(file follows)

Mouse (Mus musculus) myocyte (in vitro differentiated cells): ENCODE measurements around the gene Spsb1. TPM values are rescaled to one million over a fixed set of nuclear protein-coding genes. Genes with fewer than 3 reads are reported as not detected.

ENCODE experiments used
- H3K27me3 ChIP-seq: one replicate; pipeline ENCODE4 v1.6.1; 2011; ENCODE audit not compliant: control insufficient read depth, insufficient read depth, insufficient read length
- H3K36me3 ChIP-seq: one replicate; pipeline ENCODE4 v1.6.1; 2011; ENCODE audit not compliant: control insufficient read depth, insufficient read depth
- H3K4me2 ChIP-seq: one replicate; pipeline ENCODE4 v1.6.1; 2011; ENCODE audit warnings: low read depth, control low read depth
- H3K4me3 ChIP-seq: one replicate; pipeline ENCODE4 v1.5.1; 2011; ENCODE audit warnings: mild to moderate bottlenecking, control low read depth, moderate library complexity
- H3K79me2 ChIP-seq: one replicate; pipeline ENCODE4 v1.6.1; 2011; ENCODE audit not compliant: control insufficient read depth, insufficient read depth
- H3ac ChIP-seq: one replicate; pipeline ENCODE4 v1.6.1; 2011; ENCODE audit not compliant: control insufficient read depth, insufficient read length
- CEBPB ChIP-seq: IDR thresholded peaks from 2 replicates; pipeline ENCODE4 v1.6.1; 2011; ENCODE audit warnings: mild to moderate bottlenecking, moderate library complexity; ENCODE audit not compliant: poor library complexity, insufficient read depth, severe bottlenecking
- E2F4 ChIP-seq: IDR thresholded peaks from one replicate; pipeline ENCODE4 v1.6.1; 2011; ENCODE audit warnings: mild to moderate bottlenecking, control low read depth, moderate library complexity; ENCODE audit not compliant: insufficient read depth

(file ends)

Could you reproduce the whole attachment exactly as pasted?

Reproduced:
Mouse (Mus musculus) myocyte (in vitro differentiated cells): ENCODE measurements around the gene Spsb1. TPM values are rescaled to one million over a fixed set of nuclear protein-coding genes. Genes with fewer than 3 reads are reported as not detected.

ENCODE experiments used
- H3K27me3 ChIP-seq: one replicate; pipeline ENCODE4 v1.6.1; 2011; ENCODE audit not compliant: control insufficient read depth, insufficient read depth, insufficient read length
- H3K36me3 ChIP-seq: one replicate; pipeline ENCODE4 v1.6.1; 2011; ENCODE audit not compliant: control insufficient read depth, insufficient read depth
- H3K4me2 ChIP-seq: one replicate; pipeline ENCODE4 v1.6.1; 2011; ENCODE audit warnings: low read depth, control low read depth
- H3K4me3 ChIP-seq: one replicate; pipeline ENCODE4 v1.5.1; 2011; ENCODE audit warnings: mild to moderate bottlenecking, control low read depth, moderate library complexity
- H3K79me2 ChIP-seq: one replicate; pipeline ENCODE4 v1.6.1; 2011; ENCODE audit not compliant: control insufficient read depth, insufficient read depth
- H3ac ChIP-seq: one replicate; pipeline ENCODE4 v1.6.1; 2011; ENCODE audit not compliant: control insufficient read depth, insufficient read length
- CEBPB ChIP-seq: IDR thresholded peaks from 2 replicates; pipeline ENCODE4 v1.6.1; 2011; ENCODE audit warnings: mild to moderate bottlenecking, moderate library complexity; ENCODE audit not compliant: poor library complexity, insufficient read depth, severe bottlenecking
- E2F4 ChIP-seq: IDR thresholded peaks from one replicate; pipeline ENCODE4 v1.6.1; 2011; ENCODE audit warnings: mild to moderate bottlenecking, control low read depth, moderate library complexity; ENCODE audit not compliant: insufficient read depth